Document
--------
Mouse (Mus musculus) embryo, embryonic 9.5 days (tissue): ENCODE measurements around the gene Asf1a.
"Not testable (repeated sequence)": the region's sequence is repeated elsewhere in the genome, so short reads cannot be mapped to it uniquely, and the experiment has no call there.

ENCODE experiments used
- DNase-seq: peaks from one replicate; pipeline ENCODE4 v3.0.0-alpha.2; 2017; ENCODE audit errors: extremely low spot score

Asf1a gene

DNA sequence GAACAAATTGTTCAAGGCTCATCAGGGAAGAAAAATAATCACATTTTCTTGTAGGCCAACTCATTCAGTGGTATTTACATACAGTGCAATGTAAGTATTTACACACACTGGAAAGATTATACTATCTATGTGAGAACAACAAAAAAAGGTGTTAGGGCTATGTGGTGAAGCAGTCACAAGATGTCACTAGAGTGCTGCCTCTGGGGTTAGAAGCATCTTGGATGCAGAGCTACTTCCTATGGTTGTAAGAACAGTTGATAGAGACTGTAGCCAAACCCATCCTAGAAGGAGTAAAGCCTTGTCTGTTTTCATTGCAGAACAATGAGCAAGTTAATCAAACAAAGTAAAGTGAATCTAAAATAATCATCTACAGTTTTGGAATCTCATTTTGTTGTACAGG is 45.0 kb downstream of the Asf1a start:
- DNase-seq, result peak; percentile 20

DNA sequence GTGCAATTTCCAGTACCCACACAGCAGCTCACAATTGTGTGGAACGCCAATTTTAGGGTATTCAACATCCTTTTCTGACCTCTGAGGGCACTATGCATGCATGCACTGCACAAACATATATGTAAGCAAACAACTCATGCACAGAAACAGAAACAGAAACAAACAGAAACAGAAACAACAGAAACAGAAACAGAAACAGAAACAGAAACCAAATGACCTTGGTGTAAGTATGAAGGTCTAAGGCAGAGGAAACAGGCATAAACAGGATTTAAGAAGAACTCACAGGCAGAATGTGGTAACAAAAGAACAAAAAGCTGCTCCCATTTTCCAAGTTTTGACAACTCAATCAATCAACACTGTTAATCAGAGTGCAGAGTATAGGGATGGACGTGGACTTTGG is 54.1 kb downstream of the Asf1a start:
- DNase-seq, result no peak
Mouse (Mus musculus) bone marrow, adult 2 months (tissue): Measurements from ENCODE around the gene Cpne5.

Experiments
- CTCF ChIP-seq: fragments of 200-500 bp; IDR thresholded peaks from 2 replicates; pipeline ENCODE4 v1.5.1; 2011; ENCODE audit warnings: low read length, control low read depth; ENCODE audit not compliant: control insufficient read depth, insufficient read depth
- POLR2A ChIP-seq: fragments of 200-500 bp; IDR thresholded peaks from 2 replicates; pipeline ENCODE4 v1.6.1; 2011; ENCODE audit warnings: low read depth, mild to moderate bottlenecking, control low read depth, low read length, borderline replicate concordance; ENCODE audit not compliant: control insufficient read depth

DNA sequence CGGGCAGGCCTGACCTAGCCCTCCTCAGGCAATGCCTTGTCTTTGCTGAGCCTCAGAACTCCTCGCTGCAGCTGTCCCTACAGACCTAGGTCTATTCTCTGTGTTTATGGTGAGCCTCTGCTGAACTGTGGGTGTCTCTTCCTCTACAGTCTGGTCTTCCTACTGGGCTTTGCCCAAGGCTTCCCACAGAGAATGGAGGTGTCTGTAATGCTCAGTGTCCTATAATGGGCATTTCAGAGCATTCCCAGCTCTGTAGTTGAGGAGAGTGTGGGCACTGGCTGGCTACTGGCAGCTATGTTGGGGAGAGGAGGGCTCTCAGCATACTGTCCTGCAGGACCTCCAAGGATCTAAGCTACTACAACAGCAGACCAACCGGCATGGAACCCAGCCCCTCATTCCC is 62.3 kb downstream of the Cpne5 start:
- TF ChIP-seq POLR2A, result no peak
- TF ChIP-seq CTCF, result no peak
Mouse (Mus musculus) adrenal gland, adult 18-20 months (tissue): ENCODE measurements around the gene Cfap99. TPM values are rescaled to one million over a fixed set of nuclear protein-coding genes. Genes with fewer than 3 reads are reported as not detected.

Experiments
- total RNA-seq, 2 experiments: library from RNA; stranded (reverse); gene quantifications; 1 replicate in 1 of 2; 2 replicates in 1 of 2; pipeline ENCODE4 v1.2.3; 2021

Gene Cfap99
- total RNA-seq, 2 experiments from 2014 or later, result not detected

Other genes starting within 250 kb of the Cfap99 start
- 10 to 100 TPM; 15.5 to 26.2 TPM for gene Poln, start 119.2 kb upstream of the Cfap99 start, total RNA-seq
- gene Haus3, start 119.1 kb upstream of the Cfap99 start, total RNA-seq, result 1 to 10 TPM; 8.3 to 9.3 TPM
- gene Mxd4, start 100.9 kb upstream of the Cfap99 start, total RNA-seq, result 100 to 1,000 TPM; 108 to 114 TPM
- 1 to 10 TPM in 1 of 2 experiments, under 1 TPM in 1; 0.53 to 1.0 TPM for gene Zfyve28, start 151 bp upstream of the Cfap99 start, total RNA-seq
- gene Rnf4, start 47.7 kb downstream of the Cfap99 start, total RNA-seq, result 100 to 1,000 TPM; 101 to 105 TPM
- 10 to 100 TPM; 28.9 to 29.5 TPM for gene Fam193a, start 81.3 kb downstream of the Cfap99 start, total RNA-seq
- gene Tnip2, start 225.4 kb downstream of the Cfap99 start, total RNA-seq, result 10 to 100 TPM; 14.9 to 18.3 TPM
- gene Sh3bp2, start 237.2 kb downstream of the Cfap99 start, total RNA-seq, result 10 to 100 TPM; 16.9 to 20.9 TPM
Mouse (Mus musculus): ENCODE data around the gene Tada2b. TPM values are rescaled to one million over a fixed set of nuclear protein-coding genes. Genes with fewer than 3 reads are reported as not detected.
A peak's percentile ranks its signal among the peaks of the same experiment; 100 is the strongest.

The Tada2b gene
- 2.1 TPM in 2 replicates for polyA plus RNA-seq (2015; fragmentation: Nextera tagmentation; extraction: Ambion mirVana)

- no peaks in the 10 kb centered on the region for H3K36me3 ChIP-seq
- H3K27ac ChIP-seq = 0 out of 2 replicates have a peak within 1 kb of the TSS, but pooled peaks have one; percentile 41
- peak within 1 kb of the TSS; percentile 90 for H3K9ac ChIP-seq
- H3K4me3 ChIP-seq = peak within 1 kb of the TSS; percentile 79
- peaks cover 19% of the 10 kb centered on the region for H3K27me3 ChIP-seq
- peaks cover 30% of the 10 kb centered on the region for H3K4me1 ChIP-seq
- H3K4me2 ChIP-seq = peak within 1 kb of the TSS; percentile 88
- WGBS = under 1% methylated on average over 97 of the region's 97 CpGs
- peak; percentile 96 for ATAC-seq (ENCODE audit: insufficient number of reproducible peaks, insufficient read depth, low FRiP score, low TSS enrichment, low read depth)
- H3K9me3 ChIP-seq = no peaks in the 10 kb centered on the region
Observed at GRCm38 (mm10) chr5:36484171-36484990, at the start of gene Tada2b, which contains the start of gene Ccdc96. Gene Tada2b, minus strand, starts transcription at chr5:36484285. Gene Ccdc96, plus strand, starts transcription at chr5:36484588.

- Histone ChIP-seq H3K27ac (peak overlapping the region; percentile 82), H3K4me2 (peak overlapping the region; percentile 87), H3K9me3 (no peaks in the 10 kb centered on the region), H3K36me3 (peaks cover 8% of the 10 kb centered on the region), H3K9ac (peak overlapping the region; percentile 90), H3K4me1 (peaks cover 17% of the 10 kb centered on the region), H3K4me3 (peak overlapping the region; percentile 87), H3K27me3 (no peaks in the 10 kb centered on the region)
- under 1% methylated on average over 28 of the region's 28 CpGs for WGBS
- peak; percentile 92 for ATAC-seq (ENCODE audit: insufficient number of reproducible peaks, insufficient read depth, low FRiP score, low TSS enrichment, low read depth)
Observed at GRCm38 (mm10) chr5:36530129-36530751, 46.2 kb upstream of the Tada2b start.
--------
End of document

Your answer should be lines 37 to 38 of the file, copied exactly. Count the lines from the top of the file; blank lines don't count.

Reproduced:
- peak within 1 kb of the TSS; percentile 90 for H3K9ac ChIP-seq
- H3K4me3 ChIP-seq = peak within 1 kb of the TSS; percentile 79